Airway hyperresponsiveness

Changes in pause of breathing (Penh) as an index of airway obstruction were measured by barometric whole-body plethysmography (Buxco Electronics Inc, Troy NY) (23). Bronchial hyperreactivity was evaluated using the methacholine challenges (24). Briefly, mice were placed in a Buxco chamber, allowed to acclimate for 5 min and then exposed for 3 min to nebulized saline. Subsequently, mice were exposed to increasing concentrations (0, 6.25, 12.5, 25 and 50 mg/ml) of nebulized methacholine (Sigma) in saline. The median size of the aerosol doplets ranged between 1 and 4 μm (manufacturer’s specification). Bronchopulmonary resistance was expressed as enhanced pause = [(expiratory time/relaxation time) − 1] × (peak expiratory flow/peak inspiratory flow). The flow signals and the respiratory parameters were calculated using the Biosystem XA program (Buxco Electronics).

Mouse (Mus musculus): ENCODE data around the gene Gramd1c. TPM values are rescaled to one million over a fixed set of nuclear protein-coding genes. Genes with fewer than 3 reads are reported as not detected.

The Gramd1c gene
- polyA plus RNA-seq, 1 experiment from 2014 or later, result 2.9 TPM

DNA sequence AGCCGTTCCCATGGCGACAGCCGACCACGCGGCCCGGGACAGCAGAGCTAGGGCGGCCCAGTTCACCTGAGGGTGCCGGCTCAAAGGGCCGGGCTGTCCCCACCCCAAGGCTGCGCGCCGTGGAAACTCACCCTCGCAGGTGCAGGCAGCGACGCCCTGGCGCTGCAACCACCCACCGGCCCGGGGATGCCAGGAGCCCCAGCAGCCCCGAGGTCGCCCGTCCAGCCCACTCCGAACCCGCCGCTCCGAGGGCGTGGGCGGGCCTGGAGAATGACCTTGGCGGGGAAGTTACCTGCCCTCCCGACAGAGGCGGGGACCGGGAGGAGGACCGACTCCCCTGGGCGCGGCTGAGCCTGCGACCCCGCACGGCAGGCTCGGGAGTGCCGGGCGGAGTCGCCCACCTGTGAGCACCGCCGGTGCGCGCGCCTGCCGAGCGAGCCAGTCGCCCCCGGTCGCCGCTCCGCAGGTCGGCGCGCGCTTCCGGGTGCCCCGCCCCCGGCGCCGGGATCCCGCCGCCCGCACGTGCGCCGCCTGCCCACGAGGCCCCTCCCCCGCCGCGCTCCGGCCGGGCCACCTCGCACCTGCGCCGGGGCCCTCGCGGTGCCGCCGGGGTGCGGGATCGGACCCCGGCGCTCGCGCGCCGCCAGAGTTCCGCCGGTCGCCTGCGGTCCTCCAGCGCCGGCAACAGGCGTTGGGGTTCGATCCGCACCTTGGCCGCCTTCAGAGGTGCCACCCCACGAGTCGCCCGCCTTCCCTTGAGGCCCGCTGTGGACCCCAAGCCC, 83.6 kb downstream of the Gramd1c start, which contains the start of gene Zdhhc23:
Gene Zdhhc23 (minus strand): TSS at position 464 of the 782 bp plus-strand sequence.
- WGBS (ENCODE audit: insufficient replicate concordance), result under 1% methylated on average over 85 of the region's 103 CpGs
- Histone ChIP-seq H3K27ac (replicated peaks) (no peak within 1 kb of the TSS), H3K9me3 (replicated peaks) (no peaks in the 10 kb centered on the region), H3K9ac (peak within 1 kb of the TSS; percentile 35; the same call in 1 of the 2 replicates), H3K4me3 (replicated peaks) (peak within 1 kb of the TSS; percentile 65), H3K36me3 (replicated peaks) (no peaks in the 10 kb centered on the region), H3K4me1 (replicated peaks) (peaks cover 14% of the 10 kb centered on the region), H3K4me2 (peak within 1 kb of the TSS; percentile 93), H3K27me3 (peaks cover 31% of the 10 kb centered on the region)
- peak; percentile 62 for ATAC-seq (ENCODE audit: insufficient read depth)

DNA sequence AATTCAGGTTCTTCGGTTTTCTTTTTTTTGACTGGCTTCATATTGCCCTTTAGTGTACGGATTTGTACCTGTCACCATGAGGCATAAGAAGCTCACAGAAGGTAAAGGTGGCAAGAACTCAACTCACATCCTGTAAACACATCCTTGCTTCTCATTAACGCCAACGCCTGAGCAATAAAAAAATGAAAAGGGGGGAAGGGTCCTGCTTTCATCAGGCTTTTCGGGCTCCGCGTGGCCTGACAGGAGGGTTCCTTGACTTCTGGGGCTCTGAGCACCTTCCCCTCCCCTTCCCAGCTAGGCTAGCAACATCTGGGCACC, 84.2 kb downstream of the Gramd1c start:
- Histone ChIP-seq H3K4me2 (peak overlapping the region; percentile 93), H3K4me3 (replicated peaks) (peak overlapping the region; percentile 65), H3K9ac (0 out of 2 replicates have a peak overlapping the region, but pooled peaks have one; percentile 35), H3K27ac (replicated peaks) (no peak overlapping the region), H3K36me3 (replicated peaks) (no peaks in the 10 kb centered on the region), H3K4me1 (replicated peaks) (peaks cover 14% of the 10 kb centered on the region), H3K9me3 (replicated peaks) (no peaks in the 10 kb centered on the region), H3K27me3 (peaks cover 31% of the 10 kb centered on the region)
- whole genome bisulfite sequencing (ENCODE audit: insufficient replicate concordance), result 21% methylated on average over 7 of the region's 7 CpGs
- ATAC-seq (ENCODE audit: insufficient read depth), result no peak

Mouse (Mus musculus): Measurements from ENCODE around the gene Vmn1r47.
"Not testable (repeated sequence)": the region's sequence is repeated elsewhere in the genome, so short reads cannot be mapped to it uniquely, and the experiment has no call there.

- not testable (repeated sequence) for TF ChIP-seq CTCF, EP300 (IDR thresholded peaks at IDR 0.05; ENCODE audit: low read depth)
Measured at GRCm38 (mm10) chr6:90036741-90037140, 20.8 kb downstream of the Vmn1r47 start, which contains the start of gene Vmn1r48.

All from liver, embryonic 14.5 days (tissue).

Statistical analysis

Data are presented as mean ± standard error of the mean. Mice were randomly grouped (group size, 4 to 6). All experiments were repeated 3 to 5 times. Statistical analysis was performed using the Student's t-test or ANOVA, followed by post hoc tests: Bonferroni’s (samples with equal variances) and Dunnett’s T3 (samples with unequal variances) with SPSS 14.0 software. Differences were considered to be statistically significant at P < 0.05.

Go to:
Exposure to pollen extract induces oxidative damage to mitochondrial respiratory chain proteins